The typical events that a club will run are weekly scheduled rides and invitational events. You may have the option of purchasing separate coverage, or have separate riders attached to your policy for each invitational event. The choice is yours as to which route you take. The League of American Bicyclists (LAB) offers an insurance program for member clubs. This email address is being protected from spambots. You need JavaScript enabled to view it. .


Many beginning clubs have no insurance policy at all. While this may be a policy of begging for disaster, it is an option that many small clubs will follow. They feel that since they are very small, and do not have very much money, that no one would care to sue them. What often is not recognized is the fact that in the case of an unincorporated club the officers, and possibly the members, can be brought into a liability suit. In the case of a judgment against the club, each officer or member can be held financially liable. If the club is incorporated, the corporate structure includes a "corporate veil" that can protect the officers and members from some lawsuits. Penetration of the "corporate veil" is possible in cases of gross negligence, but is not common. Therefore, if your club is going to take the risk of staging events without any insurance, it had better examine the protection that incorporation can bring.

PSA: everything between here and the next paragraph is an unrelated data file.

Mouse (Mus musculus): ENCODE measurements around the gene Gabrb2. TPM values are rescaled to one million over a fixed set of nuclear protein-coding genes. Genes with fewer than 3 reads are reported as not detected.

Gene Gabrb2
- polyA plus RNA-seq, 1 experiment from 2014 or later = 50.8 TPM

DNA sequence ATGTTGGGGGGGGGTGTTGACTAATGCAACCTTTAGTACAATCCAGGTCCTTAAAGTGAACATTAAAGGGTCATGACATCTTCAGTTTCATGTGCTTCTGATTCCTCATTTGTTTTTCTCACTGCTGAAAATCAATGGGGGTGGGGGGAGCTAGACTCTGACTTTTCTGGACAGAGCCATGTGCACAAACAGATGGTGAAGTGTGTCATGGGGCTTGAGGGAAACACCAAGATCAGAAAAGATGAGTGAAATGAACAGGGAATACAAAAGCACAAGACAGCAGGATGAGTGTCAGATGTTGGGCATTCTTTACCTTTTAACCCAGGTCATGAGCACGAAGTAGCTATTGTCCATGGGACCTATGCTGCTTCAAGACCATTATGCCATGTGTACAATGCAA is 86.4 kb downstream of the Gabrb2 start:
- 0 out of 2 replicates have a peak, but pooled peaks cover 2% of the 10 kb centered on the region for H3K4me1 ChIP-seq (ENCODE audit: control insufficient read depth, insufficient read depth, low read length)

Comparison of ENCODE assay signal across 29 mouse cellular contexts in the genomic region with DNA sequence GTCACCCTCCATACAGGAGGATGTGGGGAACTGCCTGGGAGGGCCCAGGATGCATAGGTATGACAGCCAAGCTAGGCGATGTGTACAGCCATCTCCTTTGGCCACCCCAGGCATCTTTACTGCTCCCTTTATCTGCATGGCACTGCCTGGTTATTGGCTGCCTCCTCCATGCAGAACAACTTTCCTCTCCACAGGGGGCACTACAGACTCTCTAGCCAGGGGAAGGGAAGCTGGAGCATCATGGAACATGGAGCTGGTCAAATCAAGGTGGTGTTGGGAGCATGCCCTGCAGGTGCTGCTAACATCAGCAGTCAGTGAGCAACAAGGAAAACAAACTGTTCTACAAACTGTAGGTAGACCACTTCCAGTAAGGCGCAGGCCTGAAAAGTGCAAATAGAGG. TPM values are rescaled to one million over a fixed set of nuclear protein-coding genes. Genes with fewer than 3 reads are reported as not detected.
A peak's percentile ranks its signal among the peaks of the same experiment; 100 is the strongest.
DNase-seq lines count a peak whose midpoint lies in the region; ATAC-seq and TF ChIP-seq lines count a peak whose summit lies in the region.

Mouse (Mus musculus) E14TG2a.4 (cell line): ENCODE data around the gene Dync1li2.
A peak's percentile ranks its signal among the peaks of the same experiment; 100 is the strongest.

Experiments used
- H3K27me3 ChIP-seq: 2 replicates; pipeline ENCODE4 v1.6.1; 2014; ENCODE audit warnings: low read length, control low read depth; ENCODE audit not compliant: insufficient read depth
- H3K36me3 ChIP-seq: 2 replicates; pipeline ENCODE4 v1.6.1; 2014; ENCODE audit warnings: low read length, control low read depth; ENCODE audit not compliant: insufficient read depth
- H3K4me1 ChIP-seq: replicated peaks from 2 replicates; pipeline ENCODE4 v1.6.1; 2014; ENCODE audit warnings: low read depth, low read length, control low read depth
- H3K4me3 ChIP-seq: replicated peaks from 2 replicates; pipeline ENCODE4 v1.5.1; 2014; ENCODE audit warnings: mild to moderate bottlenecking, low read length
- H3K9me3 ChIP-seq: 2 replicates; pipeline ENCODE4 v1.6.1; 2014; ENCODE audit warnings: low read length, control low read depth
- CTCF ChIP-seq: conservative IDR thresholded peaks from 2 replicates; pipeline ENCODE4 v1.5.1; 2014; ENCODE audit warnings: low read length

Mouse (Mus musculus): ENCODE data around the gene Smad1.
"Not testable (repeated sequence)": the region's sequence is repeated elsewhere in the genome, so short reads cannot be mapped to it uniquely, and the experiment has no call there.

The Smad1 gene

A liability release should be placed on each application for an event that the club sponsors. While one can't be forced to sign away the right to sue, you can have a statement on your application to the effect that the roads are public and that all laws must be obeyed by the participants. While this doesn't release you from liability, it does place the entrant in the position of reading and signing a statement that outlines their obligations on the road. Whether this will have any weight in court is up to the judge or jury to decide. Your release can be lengthy or quite brief. It is best consult an attorney what is best for your group.